Monday, September 2, 2013

Good News

The above is exceptionally good news: healthcare spending growth is slowing. Peter Orzag signaled this in a recent Bloomberg column. He referenced a CBO technical paper Why Has Growth in Spending for Fee For Service Medicare Slowed, from which the chart above is taken. The study's authors say they don't know the slowdown's causes for sure. Here's the Abstract:

Between 2000-2005, FFS spending in Medicare Part A and part B grew at the rate of 7.1%. From 2007-2010, it grew at 3.8%, a difference of 3.3%. The analysts can find explanation for .9% of the cost change, leaving 2.4% unexplained. They think it has to do with "other factors" affecting patient demand for care, other than the recession, and "changes in provider behavior". When asked whether this cost slowdown will continue, they answer: 'We don't know, but the trend has continued, and possibly accelerated in 2011 and 2012."

Rejoice, everyone. This is the enormous, truly miraculous change that I wrote about in Changing Complex Systems. No one understands this. No one. And it has continued into 2013. 2007-2013 - that's 7 years! This is the Miracle no one knows about and no one in the political analyst world can yet explain.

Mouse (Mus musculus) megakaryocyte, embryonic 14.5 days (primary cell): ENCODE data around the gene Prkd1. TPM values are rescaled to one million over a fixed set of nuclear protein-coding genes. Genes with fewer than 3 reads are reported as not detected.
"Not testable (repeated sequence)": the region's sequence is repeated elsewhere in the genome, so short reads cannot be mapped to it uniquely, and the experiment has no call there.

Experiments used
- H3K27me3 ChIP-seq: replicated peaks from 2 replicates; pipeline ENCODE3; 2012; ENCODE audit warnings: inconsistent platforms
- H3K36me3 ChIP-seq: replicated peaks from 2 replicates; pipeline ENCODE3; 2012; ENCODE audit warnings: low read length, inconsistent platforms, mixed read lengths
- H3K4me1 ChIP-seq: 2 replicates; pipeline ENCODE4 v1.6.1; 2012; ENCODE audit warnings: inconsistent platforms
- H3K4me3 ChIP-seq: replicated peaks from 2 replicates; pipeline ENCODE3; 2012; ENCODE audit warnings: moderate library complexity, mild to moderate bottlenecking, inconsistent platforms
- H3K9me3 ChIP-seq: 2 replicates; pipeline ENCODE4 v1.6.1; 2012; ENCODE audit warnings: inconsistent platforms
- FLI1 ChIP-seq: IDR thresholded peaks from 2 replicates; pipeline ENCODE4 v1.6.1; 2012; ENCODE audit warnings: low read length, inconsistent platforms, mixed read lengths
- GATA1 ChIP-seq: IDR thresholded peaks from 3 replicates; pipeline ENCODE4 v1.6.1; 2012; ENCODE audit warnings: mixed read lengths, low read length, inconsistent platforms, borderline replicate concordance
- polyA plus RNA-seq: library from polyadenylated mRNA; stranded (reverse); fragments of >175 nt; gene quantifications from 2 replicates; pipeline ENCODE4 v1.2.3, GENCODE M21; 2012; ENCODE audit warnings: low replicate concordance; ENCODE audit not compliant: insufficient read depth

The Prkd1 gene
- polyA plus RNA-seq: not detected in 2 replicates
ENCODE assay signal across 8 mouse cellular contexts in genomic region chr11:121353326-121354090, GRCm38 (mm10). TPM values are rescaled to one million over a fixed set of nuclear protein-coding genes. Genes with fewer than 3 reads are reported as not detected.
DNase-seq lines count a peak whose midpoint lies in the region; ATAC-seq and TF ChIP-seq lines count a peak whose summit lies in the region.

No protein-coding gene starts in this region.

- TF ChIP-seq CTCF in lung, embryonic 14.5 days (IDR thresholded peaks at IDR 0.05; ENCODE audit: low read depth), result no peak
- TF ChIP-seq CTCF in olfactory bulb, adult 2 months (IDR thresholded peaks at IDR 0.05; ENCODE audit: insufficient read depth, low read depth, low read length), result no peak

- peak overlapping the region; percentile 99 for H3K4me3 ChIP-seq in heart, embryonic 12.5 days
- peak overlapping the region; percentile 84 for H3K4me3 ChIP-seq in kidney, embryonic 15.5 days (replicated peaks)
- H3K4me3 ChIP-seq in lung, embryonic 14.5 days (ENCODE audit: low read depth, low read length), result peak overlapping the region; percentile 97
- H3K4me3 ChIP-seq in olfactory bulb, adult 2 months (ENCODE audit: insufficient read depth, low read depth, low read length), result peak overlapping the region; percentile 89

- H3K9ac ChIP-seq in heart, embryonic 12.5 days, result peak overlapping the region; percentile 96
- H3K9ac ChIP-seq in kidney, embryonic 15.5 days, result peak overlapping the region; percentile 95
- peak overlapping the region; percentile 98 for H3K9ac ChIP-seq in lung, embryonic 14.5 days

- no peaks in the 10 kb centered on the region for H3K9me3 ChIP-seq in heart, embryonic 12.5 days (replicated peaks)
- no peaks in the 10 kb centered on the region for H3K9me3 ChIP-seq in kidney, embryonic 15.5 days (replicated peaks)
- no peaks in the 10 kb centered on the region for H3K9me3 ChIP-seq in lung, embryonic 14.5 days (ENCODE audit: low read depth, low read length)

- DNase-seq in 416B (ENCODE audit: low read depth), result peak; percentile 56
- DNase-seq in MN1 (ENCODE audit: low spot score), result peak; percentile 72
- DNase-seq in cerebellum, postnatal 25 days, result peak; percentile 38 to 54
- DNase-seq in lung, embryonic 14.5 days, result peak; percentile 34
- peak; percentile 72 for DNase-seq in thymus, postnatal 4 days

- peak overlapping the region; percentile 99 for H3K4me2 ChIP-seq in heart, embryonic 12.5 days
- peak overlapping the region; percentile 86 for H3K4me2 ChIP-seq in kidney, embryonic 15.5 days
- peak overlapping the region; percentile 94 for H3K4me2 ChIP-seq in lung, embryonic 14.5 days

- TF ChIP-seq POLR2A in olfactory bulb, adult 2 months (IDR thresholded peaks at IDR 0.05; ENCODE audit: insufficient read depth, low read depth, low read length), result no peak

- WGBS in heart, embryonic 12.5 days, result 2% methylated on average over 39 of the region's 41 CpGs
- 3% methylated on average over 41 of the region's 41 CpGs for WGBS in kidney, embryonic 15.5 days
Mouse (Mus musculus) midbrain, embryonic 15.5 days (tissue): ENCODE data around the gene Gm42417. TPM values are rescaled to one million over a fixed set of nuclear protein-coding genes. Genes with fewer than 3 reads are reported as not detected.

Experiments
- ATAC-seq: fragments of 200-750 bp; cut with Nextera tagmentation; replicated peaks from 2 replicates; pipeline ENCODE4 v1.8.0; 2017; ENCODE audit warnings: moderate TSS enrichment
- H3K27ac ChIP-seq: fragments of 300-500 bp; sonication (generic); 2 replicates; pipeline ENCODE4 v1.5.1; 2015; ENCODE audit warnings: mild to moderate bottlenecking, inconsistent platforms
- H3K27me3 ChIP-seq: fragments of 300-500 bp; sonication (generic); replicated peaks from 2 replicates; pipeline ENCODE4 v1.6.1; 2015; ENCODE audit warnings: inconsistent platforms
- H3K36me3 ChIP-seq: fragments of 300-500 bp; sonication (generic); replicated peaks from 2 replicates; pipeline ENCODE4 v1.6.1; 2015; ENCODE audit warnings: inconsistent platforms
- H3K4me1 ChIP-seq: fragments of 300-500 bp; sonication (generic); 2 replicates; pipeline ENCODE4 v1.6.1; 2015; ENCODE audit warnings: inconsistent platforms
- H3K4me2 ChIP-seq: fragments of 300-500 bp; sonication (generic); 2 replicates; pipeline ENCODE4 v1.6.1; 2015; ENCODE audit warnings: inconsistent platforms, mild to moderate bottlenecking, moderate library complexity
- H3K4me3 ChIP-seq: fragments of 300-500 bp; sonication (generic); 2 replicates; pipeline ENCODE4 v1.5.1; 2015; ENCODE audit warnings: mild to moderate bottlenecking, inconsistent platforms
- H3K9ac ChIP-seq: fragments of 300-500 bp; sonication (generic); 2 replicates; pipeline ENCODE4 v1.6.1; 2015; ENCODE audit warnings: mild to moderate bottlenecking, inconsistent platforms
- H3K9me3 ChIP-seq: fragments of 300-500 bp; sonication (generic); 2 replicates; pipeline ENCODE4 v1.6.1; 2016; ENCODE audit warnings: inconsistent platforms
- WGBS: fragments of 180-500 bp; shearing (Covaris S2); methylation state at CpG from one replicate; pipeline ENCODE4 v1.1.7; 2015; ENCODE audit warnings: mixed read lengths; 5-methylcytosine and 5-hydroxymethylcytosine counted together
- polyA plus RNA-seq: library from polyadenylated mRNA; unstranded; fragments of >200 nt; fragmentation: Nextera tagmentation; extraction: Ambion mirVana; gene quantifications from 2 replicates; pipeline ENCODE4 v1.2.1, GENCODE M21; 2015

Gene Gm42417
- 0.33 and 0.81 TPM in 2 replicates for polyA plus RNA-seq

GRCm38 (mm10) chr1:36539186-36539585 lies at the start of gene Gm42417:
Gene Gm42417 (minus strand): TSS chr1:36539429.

My explanation is pretty simple: The intense conversations leading up to the ACA, beginning before the election in 2007, convinced the medical providers of two things - they had to adopt Electronic Medical Records quickly and fee for service was on its way out. Healthcare had to initiate its own productivity revolution, from the inside out - not like the top-down, capitation and treatment rationing that was tried in the 1990s' with the HMOs' under Clinton. Hospitals had to figure out how to coordinate care and bundle payments in a variety of different, initially experimental kinds of ways.

There are three ways to control medical costs: price, intensity, and complexity. How much does each unit of care cost? How intensely is the system used? And  how complex will the procedures be? Each of these factors can work to reduce cost. In the past, all the focus has been on price. What's happening now is that the system is learning how to reduce utilization and complexity in ways that the system is becoming creative about rewarding. After all, how do you reward a hospital for not being used?? You compare it in a large enough sample with a control system that is not working on the coordinated care and payment bundling that your system is.

If nothing else had happened on Obama's Presidential watch, this would be enough to claim for Obama the description as a transformational President.

And no one even knows this yet!!

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